Other security vendors are also making investments in email security capabilities as part of their own XDR strategy. Cisco, F-Secure, Kaspersky, Trend Micro and others have all recently updated or added email security components. Often, these are API-based ICES solutions.

Several email security vendors are also investing in integration with other security tools such as endpoint protection platforms (EPPs), endpoint detection and response (EDR), SIEM and SOAR. These provide a set of APIs that not only allow the sharing of information, but also can initiate response and remediation actions.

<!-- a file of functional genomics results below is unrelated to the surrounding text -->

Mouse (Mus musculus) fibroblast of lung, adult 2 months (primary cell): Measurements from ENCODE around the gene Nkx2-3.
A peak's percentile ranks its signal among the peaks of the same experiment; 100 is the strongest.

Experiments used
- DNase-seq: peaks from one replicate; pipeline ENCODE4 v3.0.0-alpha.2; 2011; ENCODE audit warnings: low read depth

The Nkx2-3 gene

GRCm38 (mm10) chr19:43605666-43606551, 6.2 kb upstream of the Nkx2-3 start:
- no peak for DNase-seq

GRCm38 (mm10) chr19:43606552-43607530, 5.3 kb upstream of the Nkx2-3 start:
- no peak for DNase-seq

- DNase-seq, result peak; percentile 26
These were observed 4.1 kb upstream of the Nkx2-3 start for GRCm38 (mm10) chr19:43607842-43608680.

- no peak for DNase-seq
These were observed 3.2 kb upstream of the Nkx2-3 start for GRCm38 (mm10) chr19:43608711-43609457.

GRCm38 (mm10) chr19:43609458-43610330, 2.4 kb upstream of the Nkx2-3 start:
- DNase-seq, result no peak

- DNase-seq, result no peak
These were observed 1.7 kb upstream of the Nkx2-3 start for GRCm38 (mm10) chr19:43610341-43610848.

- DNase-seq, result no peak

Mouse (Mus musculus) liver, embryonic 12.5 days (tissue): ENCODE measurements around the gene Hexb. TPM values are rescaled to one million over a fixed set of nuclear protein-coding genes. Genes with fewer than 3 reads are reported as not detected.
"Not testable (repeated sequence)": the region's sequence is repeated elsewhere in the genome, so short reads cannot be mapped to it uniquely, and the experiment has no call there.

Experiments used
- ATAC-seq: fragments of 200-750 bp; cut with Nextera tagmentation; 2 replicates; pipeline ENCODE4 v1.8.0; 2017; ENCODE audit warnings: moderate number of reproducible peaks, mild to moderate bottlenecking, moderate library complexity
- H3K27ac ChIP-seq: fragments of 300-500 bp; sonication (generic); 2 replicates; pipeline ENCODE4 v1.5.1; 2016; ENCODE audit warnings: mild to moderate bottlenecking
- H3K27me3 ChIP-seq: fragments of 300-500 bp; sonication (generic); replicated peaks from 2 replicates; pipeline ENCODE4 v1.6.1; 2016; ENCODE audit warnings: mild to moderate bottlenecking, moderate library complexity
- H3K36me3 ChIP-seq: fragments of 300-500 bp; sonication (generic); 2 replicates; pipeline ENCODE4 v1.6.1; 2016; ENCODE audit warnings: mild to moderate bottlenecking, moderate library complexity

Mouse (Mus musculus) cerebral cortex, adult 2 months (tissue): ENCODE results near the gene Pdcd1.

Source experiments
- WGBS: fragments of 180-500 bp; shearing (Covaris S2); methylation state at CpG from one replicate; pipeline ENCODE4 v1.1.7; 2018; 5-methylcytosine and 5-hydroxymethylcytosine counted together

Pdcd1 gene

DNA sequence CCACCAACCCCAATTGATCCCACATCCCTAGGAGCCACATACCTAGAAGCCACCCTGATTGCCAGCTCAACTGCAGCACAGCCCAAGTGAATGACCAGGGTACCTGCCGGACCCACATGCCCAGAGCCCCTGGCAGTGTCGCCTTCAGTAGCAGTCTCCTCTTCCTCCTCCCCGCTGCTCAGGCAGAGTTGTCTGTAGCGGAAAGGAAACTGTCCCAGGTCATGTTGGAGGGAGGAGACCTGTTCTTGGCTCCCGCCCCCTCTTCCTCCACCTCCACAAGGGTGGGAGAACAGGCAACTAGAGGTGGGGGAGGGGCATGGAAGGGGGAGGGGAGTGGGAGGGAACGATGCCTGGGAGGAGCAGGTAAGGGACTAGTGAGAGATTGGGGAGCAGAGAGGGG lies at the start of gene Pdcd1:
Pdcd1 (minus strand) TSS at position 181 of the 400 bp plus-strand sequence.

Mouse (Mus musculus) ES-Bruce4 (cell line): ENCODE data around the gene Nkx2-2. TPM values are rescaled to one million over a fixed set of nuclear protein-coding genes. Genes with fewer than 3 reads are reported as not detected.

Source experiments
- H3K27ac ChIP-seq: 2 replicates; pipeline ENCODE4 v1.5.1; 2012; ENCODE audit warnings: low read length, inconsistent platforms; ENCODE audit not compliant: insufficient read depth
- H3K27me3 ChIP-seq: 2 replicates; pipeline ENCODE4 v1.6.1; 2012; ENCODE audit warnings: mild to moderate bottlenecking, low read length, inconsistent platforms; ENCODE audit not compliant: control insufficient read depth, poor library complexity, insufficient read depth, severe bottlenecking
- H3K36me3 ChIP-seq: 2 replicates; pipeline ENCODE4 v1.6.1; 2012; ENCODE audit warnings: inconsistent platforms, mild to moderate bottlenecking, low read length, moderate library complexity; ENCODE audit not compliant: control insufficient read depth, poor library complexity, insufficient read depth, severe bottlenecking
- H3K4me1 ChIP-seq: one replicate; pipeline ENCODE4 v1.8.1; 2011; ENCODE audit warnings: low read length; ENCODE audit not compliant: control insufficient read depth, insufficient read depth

SEGs are still the most common deployment of email security. SEGs are deployed as an appliance or a virtual appliance, but most often as a cloud service. SEG solutions provide the basic email hygiene capabilities as well as more advanced protection capabilities, such as:

  • URL rewriting
  • Multi-AV scanning
  • Sandbox integration
  • Spam quarantine with end-user digests
  • Graymail handling

Impersonation protection for key individuals (CIO/CFO)

Postdelivery clawback

SEGs also provide outbound capabilities such as:
Data leakage prevention for compliance, either blocking or reporting PII being sent
Email encryption, transport layer security (TLS), or push or pull encryption.

Large message sending, through a secure portal, often linked to the encryption